Fact: Introverts are less likely to push themselves on people, and they approach conversations with a mindset to deepen a relationship.


Myth: Introverts are not good at making conversation.

Fact: By learning good questions to ask and by being curious about the other person, introverts can be excellent conversationalists.


Myth: Introverts dislike networking.

Fact: When done in such a way that plays to the strengths of introverts, networking can be a bearable—even enjoyable—activity.


It has been interesting to reflect on the times I have used my introversion as an excuse to avoid conversation, apologize for being quiet, or tell myself that I’m not going to make money. I have enjoyed reading The Introvert Entrepreneur because it has helped me change my mindset about how my gifts as an introvert equip me to be a stellar business owner.


Have you ever let something about you become an excuse to hold yourself back? What helped you realize that was happening? What did you do to change your mindset? Leave a comment and let me know.


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One Follow-Up Attempt Is All You Need

Katie Corbett holds the book "2-Hour Job Search"

By Katie Corbett


When you are looking for a job or for your next freelance project, it can be easy to get stuck in a cycle of following up with the same prospects over and over. Following up more than once saps time and energy, and it makes you feel like you are being productive when you are not actually reaching out to new people.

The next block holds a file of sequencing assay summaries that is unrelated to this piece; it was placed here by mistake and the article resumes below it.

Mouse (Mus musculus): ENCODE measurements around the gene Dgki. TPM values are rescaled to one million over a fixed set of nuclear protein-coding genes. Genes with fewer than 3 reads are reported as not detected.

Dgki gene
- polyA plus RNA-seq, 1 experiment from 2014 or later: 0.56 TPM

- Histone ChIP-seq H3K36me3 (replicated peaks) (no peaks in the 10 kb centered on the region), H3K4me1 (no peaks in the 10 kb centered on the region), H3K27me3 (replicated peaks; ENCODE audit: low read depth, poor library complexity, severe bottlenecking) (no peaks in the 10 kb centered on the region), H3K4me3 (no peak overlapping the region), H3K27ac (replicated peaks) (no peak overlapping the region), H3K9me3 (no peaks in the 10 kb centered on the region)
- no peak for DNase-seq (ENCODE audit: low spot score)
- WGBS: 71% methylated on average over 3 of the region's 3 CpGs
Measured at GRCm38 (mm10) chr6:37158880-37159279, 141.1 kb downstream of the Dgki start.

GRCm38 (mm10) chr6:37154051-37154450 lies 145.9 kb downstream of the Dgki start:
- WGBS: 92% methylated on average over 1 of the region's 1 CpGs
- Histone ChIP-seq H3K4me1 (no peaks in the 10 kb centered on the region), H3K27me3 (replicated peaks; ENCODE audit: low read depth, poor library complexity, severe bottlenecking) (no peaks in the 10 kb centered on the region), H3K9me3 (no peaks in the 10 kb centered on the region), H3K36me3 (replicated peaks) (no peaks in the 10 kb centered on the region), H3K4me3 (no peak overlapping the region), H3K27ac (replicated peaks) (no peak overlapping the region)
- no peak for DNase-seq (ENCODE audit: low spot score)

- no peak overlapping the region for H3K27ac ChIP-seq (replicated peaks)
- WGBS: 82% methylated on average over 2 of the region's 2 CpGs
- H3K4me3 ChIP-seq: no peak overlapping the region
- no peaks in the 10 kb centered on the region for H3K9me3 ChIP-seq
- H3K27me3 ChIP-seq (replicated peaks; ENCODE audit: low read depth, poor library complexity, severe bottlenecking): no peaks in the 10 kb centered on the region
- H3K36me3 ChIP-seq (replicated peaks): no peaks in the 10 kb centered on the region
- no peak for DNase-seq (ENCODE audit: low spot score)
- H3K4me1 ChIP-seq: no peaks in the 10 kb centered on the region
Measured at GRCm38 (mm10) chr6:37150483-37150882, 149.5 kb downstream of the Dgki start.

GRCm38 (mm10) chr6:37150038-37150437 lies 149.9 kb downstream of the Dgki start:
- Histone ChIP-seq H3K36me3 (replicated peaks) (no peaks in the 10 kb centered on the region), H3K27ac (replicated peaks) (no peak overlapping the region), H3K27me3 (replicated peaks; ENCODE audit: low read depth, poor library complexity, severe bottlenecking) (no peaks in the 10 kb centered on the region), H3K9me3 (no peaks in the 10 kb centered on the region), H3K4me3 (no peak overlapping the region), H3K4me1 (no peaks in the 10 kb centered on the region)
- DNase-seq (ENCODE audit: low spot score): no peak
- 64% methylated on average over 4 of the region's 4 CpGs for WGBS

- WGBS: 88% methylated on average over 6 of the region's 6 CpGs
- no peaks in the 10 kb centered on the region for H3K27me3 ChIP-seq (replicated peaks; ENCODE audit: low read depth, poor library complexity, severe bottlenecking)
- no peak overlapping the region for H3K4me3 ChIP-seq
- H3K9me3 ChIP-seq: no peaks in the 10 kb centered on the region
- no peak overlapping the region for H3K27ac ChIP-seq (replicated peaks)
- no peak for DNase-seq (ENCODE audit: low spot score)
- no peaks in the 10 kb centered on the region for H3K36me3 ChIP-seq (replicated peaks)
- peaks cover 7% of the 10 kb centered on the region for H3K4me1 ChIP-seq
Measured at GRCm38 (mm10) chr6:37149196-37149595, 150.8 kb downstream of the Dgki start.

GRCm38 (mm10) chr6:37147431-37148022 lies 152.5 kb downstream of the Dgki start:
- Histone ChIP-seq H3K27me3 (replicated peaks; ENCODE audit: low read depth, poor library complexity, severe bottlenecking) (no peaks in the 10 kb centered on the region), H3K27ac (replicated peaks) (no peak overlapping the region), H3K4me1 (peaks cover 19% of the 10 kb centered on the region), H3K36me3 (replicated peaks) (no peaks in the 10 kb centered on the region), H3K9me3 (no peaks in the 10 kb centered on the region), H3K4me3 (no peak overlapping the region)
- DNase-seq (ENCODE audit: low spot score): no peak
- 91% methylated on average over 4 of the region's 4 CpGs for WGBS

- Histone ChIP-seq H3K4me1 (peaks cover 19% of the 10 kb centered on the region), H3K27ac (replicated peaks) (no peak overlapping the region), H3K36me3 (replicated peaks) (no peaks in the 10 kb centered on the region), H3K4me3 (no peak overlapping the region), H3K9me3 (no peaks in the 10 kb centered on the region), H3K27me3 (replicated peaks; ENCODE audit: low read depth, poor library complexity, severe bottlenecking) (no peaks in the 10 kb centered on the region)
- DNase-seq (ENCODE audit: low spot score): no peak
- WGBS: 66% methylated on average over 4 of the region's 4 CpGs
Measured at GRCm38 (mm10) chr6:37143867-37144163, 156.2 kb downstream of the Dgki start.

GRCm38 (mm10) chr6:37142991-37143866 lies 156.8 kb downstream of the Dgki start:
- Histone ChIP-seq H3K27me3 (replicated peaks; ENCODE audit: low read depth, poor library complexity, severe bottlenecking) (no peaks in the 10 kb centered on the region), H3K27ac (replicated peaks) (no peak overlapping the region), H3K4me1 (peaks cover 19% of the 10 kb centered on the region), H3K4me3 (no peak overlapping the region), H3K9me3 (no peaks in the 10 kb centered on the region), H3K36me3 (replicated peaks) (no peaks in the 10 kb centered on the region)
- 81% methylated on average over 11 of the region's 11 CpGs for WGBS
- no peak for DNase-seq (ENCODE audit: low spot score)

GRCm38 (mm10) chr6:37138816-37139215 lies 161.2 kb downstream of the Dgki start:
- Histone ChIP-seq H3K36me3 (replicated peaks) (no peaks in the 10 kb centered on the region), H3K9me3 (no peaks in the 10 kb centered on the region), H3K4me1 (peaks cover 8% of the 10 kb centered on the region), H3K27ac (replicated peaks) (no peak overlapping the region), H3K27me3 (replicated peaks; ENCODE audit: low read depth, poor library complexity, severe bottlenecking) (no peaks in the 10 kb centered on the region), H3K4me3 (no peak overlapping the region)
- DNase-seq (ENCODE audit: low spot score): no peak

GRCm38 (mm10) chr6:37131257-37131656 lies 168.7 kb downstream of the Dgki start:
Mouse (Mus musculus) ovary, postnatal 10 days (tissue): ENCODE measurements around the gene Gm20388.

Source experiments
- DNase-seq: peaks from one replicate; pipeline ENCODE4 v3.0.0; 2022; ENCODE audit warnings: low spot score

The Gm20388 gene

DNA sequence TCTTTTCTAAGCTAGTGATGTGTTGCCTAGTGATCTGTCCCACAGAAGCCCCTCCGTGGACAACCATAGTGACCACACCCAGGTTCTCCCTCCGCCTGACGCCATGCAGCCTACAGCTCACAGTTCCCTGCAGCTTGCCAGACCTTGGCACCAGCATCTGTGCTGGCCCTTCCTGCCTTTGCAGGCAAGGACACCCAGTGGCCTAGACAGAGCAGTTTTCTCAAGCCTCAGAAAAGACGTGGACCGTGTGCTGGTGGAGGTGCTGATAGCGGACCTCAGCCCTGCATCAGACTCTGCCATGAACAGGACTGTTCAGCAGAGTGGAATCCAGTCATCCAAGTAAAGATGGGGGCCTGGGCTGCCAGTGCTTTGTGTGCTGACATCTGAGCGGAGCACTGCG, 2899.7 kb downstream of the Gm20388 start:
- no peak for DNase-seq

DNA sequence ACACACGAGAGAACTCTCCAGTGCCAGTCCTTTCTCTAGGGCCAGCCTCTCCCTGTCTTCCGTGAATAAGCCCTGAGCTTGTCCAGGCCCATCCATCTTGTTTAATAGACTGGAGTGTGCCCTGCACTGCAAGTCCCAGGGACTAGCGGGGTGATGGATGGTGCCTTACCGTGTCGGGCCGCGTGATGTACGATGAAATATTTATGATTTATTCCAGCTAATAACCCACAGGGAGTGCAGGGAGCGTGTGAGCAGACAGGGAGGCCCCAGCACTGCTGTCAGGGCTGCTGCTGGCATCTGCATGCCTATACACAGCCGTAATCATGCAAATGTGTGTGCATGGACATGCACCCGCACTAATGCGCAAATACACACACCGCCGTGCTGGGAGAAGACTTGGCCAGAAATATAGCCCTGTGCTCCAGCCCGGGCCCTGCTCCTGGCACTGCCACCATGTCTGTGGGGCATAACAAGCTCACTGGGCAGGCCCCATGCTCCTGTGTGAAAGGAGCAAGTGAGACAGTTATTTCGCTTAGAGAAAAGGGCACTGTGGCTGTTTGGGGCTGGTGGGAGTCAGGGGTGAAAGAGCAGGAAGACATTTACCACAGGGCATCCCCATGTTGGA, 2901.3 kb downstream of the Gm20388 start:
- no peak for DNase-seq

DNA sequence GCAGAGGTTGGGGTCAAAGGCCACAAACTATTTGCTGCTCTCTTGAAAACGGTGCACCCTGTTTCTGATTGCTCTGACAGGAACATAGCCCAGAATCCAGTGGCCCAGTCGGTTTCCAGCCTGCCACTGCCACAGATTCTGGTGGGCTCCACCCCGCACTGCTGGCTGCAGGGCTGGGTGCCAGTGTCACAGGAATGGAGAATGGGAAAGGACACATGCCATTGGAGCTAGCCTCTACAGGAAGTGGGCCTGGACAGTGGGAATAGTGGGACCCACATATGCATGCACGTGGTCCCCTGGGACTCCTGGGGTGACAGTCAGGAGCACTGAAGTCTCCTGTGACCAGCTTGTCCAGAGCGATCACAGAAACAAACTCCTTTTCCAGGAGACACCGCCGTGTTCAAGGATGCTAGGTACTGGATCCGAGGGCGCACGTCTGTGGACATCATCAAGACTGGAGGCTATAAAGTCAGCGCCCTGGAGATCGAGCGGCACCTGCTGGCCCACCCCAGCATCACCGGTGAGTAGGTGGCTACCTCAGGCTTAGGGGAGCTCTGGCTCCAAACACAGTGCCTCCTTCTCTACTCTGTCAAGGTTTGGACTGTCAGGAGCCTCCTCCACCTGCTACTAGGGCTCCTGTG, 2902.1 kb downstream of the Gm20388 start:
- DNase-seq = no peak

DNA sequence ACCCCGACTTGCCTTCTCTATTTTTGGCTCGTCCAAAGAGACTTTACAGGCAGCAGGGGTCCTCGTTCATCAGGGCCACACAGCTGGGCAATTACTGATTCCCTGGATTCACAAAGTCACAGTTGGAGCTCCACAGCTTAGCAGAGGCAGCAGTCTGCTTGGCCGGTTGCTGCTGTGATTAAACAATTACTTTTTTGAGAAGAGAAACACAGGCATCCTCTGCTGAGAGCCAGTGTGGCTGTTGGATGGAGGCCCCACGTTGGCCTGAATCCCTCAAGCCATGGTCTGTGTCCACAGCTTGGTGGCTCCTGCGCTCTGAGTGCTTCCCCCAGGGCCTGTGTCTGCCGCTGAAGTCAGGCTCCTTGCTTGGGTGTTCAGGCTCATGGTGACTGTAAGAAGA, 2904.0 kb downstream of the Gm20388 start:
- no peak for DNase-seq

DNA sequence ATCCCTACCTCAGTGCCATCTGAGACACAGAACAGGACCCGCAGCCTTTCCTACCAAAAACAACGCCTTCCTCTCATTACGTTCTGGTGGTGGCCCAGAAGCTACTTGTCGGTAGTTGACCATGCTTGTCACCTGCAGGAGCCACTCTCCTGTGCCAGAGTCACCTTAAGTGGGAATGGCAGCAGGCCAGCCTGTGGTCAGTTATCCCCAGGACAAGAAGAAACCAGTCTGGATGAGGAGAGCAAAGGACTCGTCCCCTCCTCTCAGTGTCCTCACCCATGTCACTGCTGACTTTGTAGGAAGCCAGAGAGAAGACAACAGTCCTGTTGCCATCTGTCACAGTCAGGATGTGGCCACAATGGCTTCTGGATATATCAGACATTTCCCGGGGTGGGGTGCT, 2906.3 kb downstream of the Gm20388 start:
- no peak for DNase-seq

I read about only following up once in “The 2-Hour Job Search,” by Steve Dalton. Here are some reasons following up only once is preferable.


  • You won’t need to worry about annoying anyone.
  • You will be forced to focus on finding fresh leads.
  • You won’t keep contacting the same people over and over.
  • You will be getting work done that gets you closer to your goals.
  • You will be building relationships with new people.
  • The people you have been following up with won’t have to figure out how to get you off their backs.
  • People won’t feel obligated to work with you just to get you to stop following up.
  • You will find people who are ready to take action now.